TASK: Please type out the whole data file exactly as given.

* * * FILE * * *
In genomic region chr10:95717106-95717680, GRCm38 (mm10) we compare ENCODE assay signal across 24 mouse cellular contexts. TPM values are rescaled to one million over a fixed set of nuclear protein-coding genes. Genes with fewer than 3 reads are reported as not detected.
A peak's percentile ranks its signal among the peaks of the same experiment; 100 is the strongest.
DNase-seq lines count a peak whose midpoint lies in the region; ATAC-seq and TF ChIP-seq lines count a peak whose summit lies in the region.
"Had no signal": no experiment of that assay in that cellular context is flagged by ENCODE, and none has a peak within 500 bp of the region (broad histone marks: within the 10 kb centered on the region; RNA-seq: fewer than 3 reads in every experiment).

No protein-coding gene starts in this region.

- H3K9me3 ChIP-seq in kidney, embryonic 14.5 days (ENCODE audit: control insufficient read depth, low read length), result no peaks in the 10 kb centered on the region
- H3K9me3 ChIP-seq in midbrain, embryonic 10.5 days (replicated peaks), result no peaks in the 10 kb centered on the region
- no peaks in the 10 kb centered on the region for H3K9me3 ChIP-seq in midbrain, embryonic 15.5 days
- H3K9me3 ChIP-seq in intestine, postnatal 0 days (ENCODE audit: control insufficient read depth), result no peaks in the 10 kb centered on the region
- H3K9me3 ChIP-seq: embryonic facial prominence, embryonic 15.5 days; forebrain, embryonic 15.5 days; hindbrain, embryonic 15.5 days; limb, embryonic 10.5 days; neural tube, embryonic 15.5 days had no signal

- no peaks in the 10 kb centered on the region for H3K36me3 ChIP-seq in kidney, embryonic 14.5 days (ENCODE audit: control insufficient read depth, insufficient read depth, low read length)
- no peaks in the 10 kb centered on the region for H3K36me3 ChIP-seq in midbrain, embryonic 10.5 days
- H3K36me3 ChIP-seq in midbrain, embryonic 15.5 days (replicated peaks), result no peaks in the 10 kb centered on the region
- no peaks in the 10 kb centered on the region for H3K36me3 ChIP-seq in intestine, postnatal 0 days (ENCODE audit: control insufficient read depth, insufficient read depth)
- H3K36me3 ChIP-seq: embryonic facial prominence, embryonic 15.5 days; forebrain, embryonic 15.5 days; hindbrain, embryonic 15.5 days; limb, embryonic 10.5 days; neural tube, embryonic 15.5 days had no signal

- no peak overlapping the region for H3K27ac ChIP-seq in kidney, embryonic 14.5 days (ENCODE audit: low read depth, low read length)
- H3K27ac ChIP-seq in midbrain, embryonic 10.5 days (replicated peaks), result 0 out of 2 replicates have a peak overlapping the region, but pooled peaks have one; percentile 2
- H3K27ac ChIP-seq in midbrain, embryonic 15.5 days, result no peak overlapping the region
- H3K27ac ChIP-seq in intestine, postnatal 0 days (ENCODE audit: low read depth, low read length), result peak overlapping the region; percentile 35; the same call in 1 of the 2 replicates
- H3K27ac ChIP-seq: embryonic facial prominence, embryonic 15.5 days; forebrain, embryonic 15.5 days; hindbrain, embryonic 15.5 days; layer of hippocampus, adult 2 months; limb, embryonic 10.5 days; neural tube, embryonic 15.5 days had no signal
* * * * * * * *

In genomic region chr10:95717106-95717680, GRCm38 (mm10) we compare ENCODE assay signal across 24 mouse cellular contexts. TPM values are rescaled to one million over a fixed set of nuclear protein-coding genes. Genes with fewer than 3 reads are reported as not detected.
A peak's percentile ranks its signal among the peaks of the same experiment; 100 is the strongest.
DNase-seq lines count a peak whose midpoint lies in the region; ATAC-seq and TF ChIP-seq lines count a peak whose summit lies in the region.
"Had no signal": no experiment of that assay in that cellular context is flagged by ENCODE, and none has a peak within 500 bp of the region (broad histone marks: within the 10 kb centered on the region; RNA-seq: fewer than 3 reads in every experiment).

No protein-coding gene starts in this region.

- H3K9me3 ChIP-seq in kidney, embryonic 14.5 days (ENCODE audit: control insufficient read depth, low read length), result no peaks in the 10 kb centered on the region
- H3K9me3 ChIP-seq in midbrain, embryonic 10.5 days (replicated peaks), result no peaks in the 10 kb centered on the region
- no peaks in the 10 kb centered on the region for H3K9me3 ChIP-seq in midbrain, embryonic 15.5 days
- H3K9me3 ChIP-seq in intestine, postnatal 0 days (ENCODE audit: control insufficient read depth), result no peaks in the 10 kb centered on the region
- H3K9me3 ChIP-seq: embryonic facial prominence, embryonic 15.5 days; forebrain, embryonic 15.5 days; hindbrain, embryonic 15.5 days; limb, embryonic 10.5 days; neural tube, embryonic 15.5 days had no signal

- no peaks in the 10 kb centered on the region for H3K36me3 ChIP-seq in kidney, embryonic 14.5 days (ENCODE audit: control insufficient read depth, insufficient read depth, low read length)
- no peaks in the 10 kb centered on the region for H3K36me3 ChIP-seq in midbrain, embryonic 10.5 days
- H3K36me3 ChIP-seq in midbrain, embryonic 15.5 days (replicated peaks), result no peaks in the 10 kb centered on the region
- no peaks in the 10 kb centered on the region for H3K36me3 ChIP-seq in intestine, postnatal 0 days (ENCODE audit: control insufficient read depth, insufficient read depth)
- H3K36me3 ChIP-seq: embryonic facial prominence, embryonic 15.5 days; forebrain, embryonic 15.5 days; hindbrain, embryonic 15.5 days; limb, embryonic 10.5 days; neural tube, embryonic 15.5 days had no signal

- no peak overlapping the region for H3K27ac ChIP-seq in kidney, embryonic 14.5 days (ENCODE audit: low read depth, low read length)
- H3K27ac ChIP-seq in midbrain, embryonic 10.5 days (replicated peaks), result 0 out of 2 replicates have a peak overlapping the region, but pooled peaks have one; percentile 2
- H3K27ac ChIP-seq in midbrain, embryonic 15.5 days, result no peak overlapping the region
- H3K27ac ChIP-seq in intestine, postnatal 0 days (ENCODE audit: low read depth, low read length), result peak overlapping the region; percentile 35; the same call in 1 of the 2 replicates
- H3K27ac ChIP-seq: embryonic facial prominence, embryonic 15.5 days; forebrain, embryonic 15.5 days; hindbrain, embryonic 15.5 days; layer of hippocampus, adult 2 months; limb, embryonic 10.5 days; neural tube, embryonic 15.5 days had no signal